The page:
F1 stops short of an apology after Las Vegas practice chaos

Michelle Foster
Ferrari repairing Spanish driver Carlos Sainz's SF-23

Carlos Sainz's SF-23 was damaged by a manhole cover in Las Vegas' FP1.

Formula 1 has offered fans who were kicked out of the Las Vegas circuit ahead of Thursday’s delayed second practice a $200 voucher to spend on race merchandise, telling them: “It happens, and we hope people will understand.”

Las Vegas’ return to the Formula 1 calendar was anything but smooth with Thursday’s opening practice abandoned after just nine minutes when Carlos Sainz’s Ferrari was wrecked on a loose manhole cover.

Heading down the Strip at speed, Esteban Ocon hit the cover, loosening it, which damaged his Alpine’s chassis. That meant when Sainz took the same line, he hit it.

‘It happens, and we hope people will understand’

The Spaniard’s Ferrari suffered extensive damage to the floor, chassis, and battery, even his seat broke in the impact. He’s now facing a 10-place grid penalty as Ferrari had to put in new hybrid components.

The session was aborted while the FIA and marshals went around inspecting and fixing every manhole cover on the 6.2km circuit.

That meant a two-and-a-half hour delay to the start of second practice, which was converted into a 90-minute session that only began at 2:30am.

Formula 1 has issued an unapologetic statement, telling fans: “It happens, and we hope people will understand.”

They have, however, offered those with single-day tickets a $200 voucher to spend on race merchandise.

The statement read: “Our top priority at Formula 1 is the safety and security of our drivers, employees, and fans. Responsibility for the oversight of a Formula 1 event falls with Formula 1 as the commercial rights holder of the sport, the FIA as the regulatory body, and the local promoter, in this case the Las Vegas Grand Prix. This is important for those who are new to racing to understand.

“Last night, approximately nine minutes into the first Free Practice session, a water valve cover broke on the straight on Las Vegas Boulevard. At that time the FIA, which is responsible for the safe running of the activities on the circuit, stopped the session so that we could look at the broken water valve cover and inspect the track. This has happened on occasion at other tracks at other races around the world.

“The precautionary step of removing all of the water valve covers on the entire track and filling them with sand and asphalt was undertaken. The entire process, from determination of the issue to remediation, took approximately five hours.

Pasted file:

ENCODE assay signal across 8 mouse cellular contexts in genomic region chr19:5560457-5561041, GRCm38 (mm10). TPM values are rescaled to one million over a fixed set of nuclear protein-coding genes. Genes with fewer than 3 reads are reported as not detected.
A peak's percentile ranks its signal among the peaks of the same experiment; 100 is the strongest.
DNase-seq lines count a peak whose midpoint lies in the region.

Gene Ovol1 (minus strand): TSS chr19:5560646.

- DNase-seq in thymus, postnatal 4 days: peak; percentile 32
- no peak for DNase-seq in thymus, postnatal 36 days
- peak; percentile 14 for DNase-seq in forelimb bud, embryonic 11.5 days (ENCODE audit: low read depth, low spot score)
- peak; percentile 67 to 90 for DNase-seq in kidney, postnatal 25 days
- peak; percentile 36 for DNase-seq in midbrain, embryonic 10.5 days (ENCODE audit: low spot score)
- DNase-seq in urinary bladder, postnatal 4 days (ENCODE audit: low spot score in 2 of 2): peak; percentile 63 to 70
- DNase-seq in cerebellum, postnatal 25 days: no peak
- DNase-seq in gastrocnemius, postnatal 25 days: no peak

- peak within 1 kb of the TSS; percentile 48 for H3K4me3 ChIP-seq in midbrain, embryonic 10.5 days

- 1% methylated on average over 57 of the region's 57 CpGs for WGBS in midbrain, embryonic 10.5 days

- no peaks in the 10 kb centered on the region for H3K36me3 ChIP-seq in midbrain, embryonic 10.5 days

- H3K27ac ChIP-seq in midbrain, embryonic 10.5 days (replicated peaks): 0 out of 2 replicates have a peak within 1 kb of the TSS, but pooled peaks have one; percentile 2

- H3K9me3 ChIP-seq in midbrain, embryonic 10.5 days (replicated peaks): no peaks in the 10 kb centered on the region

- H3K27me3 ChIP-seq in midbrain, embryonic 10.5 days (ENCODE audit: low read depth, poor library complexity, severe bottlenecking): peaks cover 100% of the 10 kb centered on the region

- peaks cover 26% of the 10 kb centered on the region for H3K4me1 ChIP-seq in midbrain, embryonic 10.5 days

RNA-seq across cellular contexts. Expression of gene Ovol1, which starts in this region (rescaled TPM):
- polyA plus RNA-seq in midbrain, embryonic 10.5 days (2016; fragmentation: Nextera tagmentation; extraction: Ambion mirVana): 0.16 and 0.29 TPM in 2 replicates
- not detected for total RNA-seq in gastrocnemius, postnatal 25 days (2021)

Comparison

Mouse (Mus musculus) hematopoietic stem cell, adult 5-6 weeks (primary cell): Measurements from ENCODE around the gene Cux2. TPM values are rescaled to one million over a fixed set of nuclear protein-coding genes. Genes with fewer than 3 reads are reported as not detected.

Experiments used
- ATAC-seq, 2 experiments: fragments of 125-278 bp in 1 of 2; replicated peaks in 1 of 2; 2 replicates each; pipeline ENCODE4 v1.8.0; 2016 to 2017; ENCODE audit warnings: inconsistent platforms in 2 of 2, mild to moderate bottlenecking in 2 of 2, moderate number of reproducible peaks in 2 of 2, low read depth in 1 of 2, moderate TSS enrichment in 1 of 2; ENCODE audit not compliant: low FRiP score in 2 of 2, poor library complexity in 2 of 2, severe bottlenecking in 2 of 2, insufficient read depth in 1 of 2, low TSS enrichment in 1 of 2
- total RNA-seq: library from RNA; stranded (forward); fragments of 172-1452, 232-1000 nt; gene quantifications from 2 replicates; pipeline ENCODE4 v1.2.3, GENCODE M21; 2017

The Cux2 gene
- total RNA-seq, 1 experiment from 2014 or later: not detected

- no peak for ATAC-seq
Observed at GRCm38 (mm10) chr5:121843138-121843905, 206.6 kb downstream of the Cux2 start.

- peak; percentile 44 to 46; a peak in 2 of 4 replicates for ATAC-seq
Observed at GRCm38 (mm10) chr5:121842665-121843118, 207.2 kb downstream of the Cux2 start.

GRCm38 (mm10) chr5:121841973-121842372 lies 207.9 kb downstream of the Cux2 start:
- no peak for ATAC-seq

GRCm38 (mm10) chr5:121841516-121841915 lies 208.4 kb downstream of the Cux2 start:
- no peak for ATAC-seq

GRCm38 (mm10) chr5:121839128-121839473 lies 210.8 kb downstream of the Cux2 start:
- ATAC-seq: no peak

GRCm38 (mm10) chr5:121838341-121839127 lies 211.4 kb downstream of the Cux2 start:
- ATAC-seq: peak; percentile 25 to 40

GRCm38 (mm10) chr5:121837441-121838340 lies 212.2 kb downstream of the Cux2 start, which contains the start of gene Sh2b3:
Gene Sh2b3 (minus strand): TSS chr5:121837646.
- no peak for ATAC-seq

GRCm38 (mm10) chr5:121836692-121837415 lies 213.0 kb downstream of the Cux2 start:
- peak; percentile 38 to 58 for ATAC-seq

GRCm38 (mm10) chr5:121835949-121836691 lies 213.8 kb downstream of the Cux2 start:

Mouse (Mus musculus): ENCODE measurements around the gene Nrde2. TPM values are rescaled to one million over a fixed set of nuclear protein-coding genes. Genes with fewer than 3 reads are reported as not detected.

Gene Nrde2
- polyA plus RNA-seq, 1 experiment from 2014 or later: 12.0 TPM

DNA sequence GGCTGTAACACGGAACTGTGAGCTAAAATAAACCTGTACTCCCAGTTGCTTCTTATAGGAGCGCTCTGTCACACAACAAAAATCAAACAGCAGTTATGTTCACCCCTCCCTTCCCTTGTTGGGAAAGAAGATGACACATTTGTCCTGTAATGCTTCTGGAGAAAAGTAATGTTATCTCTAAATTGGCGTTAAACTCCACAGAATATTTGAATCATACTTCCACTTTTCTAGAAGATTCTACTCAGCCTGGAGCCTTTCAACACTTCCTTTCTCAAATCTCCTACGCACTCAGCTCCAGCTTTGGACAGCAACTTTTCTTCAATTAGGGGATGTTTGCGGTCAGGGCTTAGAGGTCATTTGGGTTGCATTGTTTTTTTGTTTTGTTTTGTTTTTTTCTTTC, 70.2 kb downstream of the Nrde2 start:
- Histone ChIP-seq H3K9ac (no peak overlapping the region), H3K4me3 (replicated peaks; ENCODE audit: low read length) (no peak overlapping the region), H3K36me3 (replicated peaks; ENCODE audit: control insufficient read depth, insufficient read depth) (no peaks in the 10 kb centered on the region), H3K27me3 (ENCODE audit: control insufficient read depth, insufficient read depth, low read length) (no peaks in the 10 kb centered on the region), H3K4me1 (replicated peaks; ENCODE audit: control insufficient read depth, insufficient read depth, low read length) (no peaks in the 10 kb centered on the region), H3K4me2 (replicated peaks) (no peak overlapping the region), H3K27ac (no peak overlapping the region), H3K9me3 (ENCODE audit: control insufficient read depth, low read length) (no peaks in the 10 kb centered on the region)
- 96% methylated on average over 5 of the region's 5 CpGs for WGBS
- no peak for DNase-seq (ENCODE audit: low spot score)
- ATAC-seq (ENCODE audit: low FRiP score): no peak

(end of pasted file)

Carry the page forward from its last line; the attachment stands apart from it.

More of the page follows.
“The decision to remediate in this way was taken out of an abundance of caution and because the safety of drivers, trackside marshals and officials and our fans is always our highest priority. We thank the contractors who worked expeditiously to resolve the situation so quickly.

“As a result, the first Free Practice ended early. We moved ahead with the second Free Practice session at approximately 2:30 AM PT for 90 minutes.

“The decision to run the second Free Practice session at 2:30 AM PT was supported by all parties to ensure the sporting integrity of the remainder of the event.

“We would like to thank the drivers, mechanics and all the teams for their patience and commitment last night to ensure that we could run the session successfully.”

The statement then turned to the “fan experience” with around 50 fans booted out of the circuit prior to the start of second practice, despite having hung around for hours waiting for it to start.

“The delay in the start of the second Free Practice session from midnight to 2:30 AM PT created risks for our employees and our fans,” continued the statement.

“We made the decision to close the fan areas that are under LVGP’s purview at 1:30 AM PT and send fans home. Let us explain why.

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“First, we were concerned about our public safety and security officials who had been in service for a long time and who are being asked to work for the next three nights. We thank Clark County’s Metro Police Department, Department of Public Works and other public safety officials for their incredible support during the event and also as we reopened the track early this morning.

“Second, we were concerned about our transportation employees who are responsible for driving our fans back to hotels. By Federal law, they were bumping up against the amount of time they can legally and safely drive buses.

“Finally, our hospitality staff needed the ability to clean and resupply our guest areas to ensure that the fan experience is optimal for everyone over the coming days.

“We know this was disappointing. We hope our fans will understand based on this explanation that we had to balance many interests, including the safety and security of all participants and the fan experience over the whole race weekend.

“We have all been to events, like concerts, games and even other Formula 1 races, that have been cancelled because of factors like weather or technical issues. It happens, and we hope people will understand.

“So how will we address this tonight?

“We have worked overnight to adjust our staffing plans across security, transportation and hospitality to ensure that we can function and serve fans with the best possible experience in the event of an extended race schedule.

“We are excited about the racing today and thank our entire team and our fans for their support. We know this is going to be a great event. With that let’s get back to racing.”

As for the refund, the message sent to single-day ticket holders read: “We appreciate your patience while we remedied the situation. This was not a decision we took lightly. As a thank you for your support, we would like to offer you a $200 voucher to the Las Vegas Grand Prix Official Shop.”

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